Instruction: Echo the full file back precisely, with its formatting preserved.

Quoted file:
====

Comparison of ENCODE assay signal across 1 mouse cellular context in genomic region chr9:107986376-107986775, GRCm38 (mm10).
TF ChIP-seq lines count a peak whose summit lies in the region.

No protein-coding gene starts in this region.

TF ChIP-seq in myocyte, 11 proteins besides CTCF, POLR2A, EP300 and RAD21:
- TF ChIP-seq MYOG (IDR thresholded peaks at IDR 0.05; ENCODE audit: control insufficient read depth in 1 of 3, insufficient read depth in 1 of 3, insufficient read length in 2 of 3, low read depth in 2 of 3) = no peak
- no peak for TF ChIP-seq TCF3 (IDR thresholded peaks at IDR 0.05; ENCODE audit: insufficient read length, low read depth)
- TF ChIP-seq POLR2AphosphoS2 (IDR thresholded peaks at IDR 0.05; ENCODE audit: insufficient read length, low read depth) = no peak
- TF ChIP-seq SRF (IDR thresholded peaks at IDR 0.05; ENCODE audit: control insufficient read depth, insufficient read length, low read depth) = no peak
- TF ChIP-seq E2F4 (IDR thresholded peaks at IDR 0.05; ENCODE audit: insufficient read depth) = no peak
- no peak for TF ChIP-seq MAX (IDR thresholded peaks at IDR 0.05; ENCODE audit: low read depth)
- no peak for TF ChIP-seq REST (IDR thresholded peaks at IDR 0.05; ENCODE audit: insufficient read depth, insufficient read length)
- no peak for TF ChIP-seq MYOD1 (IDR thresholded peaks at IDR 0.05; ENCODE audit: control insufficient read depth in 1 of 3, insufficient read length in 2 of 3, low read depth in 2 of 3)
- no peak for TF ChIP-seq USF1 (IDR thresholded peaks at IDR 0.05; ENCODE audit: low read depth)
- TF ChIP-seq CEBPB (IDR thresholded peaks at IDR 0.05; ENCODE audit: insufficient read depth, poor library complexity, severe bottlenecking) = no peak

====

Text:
Comparison of ENCODE assay signal across 1 mouse cellular context in genomic region chr9:107986376-107986775, GRCm38 (mm10).
TF ChIP-seq lines count a peak whose summit lies in the region.

No protein-coding gene starts in this region.

TF ChIP-seq in myocyte, 11 proteins besides CTCF, POLR2A, EP300 and RAD21:
- TF ChIP-seq MYOG (IDR thresholded peaks at IDR 0.05; ENCODE audit: control insufficient read depth in 1 of 3, insufficient read depth in 1 of 3, insufficient read length in 2 of 3, low read depth in 2 of 3) = no peak
- no peak for TF ChIP-seq TCF3 (IDR thresholded peaks at IDR 0.05; ENCODE audit: insufficient read length, low read depth)
- TF ChIP-seq POLR2AphosphoS2 (IDR thresholded peaks at IDR 0.05; ENCODE audit: insufficient read length, low read depth) = no peak
- TF ChIP-seq SRF (IDR thresholded peaks at IDR 0.05; ENCODE audit: control insufficient read depth, insufficient read length, low read depth) = no peak
- TF ChIP-seq E2F4 (IDR thresholded peaks at IDR 0.05; ENCODE audit: insufficient read depth) = no peak
- no peak for TF ChIP-seq MAX (IDR thresholded peaks at IDR 0.05; ENCODE audit: low read depth)
- no peak for TF ChIP-seq REST (IDR thresholded peaks at IDR 0.05; ENCODE audit: insufficient read depth, insufficient read length)
- no peak for TF ChIP-seq MYOD1 (IDR thresholded peaks at IDR 0.05; ENCODE audit: control insufficient read depth in 1 of 3, insufficient read length in 2 of 3, low read depth in 2 of 3)
- no peak for TF ChIP-seq USF1 (IDR thresholded peaks at IDR 0.05; ENCODE audit: low read depth)
- TF ChIP-seq CEBPB (IDR thresholded peaks at IDR 0.05; ENCODE audit: insufficient read depth, poor library complexity, severe bottlenecking) = no peak